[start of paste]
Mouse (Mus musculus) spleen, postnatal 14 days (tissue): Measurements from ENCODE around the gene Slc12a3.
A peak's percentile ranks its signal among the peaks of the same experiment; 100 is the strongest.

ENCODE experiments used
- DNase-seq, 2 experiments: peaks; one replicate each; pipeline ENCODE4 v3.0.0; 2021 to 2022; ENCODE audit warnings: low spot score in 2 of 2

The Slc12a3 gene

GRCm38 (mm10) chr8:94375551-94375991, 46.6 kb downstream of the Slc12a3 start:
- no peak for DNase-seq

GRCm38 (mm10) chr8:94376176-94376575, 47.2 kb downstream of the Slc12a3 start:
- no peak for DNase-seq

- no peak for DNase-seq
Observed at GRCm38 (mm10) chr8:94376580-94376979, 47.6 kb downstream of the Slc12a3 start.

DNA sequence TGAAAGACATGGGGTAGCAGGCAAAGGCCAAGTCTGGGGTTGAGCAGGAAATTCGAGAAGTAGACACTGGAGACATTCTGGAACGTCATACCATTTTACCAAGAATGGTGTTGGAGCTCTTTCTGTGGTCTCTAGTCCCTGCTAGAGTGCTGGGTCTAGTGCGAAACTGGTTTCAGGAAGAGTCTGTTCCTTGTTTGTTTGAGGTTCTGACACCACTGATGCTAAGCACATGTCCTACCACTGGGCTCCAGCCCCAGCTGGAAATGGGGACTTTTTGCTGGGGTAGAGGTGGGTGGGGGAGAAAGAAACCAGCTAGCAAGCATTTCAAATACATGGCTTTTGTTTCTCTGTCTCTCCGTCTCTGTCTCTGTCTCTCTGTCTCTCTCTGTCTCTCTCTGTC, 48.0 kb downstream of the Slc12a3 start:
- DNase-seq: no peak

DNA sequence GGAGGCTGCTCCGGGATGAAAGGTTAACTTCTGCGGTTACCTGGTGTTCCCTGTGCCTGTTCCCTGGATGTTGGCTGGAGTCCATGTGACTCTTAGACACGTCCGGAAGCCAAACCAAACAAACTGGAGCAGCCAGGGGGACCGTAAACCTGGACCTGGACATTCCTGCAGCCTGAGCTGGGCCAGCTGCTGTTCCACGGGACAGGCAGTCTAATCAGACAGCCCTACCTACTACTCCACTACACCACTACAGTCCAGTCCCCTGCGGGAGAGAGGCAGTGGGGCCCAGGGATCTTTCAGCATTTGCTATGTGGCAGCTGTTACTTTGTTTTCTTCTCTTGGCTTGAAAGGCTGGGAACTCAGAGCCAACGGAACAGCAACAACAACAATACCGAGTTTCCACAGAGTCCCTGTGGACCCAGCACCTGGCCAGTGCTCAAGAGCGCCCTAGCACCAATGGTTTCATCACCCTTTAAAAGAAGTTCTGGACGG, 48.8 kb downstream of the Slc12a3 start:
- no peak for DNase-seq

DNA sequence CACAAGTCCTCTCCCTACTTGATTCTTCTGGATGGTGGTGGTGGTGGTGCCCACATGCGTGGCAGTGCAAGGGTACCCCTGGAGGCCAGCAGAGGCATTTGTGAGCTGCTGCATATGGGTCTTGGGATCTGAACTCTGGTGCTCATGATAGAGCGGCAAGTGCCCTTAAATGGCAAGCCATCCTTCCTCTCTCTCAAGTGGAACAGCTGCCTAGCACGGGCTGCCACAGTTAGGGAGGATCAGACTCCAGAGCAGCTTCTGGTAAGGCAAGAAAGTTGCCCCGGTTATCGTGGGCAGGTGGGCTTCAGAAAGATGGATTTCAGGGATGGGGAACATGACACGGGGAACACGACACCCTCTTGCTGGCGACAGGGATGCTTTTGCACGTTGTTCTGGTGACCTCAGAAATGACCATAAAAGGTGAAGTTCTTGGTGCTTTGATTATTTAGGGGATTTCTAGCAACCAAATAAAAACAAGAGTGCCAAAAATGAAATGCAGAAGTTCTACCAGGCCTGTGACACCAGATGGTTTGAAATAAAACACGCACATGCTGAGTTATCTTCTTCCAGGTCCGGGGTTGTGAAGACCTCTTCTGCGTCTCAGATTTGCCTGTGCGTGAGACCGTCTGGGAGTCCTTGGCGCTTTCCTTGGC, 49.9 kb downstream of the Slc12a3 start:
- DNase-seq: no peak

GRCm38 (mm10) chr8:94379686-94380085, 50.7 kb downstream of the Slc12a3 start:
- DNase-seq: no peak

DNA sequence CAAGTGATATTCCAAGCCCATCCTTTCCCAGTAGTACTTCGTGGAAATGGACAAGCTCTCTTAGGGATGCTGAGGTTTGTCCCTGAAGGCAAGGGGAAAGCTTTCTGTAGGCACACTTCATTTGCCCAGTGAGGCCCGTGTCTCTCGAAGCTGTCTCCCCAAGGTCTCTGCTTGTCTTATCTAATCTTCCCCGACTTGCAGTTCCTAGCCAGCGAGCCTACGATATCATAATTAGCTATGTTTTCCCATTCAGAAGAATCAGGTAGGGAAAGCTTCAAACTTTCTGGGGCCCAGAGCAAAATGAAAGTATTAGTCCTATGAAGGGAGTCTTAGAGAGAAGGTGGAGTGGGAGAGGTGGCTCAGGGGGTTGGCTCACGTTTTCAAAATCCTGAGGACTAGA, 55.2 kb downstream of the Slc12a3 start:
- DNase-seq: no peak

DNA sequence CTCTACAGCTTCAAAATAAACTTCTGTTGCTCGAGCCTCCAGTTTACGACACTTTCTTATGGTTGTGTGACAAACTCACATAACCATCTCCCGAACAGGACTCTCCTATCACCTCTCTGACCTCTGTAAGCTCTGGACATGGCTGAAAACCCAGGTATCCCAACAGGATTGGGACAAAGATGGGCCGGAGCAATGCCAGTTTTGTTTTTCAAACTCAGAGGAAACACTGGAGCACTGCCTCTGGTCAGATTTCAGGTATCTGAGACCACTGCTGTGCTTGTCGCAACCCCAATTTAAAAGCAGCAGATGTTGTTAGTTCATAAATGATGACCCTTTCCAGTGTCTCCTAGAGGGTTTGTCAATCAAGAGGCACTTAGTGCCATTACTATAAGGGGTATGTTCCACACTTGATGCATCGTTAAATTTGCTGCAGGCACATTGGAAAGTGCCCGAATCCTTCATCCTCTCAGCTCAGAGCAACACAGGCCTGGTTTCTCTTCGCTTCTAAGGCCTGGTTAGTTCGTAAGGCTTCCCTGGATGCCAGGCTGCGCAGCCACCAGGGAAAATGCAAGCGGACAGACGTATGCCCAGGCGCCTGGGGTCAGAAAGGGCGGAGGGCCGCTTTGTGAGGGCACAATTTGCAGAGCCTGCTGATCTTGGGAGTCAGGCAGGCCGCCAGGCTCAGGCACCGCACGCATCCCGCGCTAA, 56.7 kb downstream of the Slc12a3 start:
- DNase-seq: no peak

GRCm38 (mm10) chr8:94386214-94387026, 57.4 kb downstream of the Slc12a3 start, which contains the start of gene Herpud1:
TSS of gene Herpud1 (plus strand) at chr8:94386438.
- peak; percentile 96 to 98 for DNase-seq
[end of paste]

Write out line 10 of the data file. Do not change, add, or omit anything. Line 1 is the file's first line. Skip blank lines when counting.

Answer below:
- no peak for DNase-seq